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EDI payment - How does it differ from ACH and EFT?

EDI payment - How does it differ from ACH and EFT?

The terms electronic data interchange (EDI), automated clearing house (ACH), and electronic funds transfer (EFT) are sometimes mistakenly used interchangeably.

While these terms might sound similar or even perform similar functions, each one has a distinct definition from the other and has its own legal impact. Here’s what you need to know about the differences between EDI, ACH, and EFT; the types of “EDI payments” you can use; and how they can be used in your business.

What are EDI payments?

Technically, EDI is not a payment format, but you’ll still see the term “EDI payment” fairly often. An “EDI payment” is just a payment that happens to include data that’s in the Electronic Data Interchange (EDI) format. EDI is meant for exchanges of information between computers or other technology devices.

Here are a few types of documents that can be used and managed with EDI:

  • Purchase orders
  • Invoices
  • Bills
  • Payment documentation

Many businesses deal with sensitive data. Using paper to track that information can lead to security issues, mistakes due to human error, and much slower communication rates. Electronic data interchange, or EDI, is an electronic format for transmitting data. This alternative is generally considered to be more secure than paper-based methods because it allows for data encryption and tends to be easier to manage than tracking a stack of documents.

According to NACHA, “In the payments world, EDI can be used to format invoice and remittance information.”

In other words, EDI is used to format information that accompanies a payment — such as the number of the invoice being paid.

What’s the difference between EDI, ACH, and EFT?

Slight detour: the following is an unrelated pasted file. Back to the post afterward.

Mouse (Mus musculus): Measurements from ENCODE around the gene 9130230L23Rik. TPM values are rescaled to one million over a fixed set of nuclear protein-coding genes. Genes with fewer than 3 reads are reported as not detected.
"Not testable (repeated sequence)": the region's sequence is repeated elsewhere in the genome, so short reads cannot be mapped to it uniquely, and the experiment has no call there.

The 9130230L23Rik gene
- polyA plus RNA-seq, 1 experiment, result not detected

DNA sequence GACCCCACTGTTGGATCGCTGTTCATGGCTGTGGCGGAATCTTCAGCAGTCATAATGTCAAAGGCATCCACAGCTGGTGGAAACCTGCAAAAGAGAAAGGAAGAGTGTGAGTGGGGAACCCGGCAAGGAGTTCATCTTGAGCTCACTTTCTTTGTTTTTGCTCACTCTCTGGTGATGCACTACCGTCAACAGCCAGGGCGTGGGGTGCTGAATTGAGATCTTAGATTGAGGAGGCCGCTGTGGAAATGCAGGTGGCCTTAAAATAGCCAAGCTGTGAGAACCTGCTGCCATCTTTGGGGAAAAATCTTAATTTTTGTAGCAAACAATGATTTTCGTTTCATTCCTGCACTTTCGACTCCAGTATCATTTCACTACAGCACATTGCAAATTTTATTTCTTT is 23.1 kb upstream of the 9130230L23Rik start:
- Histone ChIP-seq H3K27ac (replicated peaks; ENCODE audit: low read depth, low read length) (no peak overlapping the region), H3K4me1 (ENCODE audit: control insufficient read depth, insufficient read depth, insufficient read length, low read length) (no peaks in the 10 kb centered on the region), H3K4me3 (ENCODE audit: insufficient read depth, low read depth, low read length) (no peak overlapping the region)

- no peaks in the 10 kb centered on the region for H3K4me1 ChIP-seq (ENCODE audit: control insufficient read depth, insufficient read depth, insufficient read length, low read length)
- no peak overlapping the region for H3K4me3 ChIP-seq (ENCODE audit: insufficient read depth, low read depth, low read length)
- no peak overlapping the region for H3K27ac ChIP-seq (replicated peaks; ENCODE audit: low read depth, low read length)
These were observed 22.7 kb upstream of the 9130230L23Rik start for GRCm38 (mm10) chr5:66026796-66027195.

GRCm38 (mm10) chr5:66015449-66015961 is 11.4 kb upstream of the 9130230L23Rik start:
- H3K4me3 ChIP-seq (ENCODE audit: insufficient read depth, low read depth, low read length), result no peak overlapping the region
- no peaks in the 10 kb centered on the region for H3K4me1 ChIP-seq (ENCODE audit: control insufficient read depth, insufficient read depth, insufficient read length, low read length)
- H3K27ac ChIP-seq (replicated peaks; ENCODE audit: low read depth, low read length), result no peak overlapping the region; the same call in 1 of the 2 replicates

ACH, or automated clearing house payments, refers to the electronic transfer of funds through the ACH network. This is managed by the National Automated Clearing House Association (NACHA). An ACH payment can be used for just about any kind of payment or money transfer, such as paying invoices, business-to-business (B2B) transactions, direct deposit, and payroll for your employees.

ACH is an extremely common approach to payments, and seems to only be growing in its popularity. According to a 2019 notice by NACHA, the use of ACH transactions had expanded by more than one billion for the previous five years. That same year, there were 24.7 billion ACH payments which totaled $55.8 trillion.

The popularity of ACH may be due to the fact that it can make the payment process extremely fast and easy. The convenience of paying or getting paid quickly can be an attractive option for many businesses.


EFT, also referred to as electronic funds transfer, is a more general term for electronic payments. An ACH is a particular kind of EFT — specifically, one that uses the ACH network for the payment transfer. But not all EFT payments are ACH payments. There are other kids of EFT payments as well, such as paying online with a credit or debit card.

EFT is also sometimes referred to as Regulation E because of the Electronic Funds Transfer Act. This legislative policy outlines both consumer rights and financial institutions’ responsibilities when it comes to the electronic transfer of funds. The Consumer Financial Protection Bureau regulates this policy.

EDI is not a payment format, but it’s still related to EFT in the same way that it’s related to ACH — because any electronic payment could include additional data that uses the EDI format.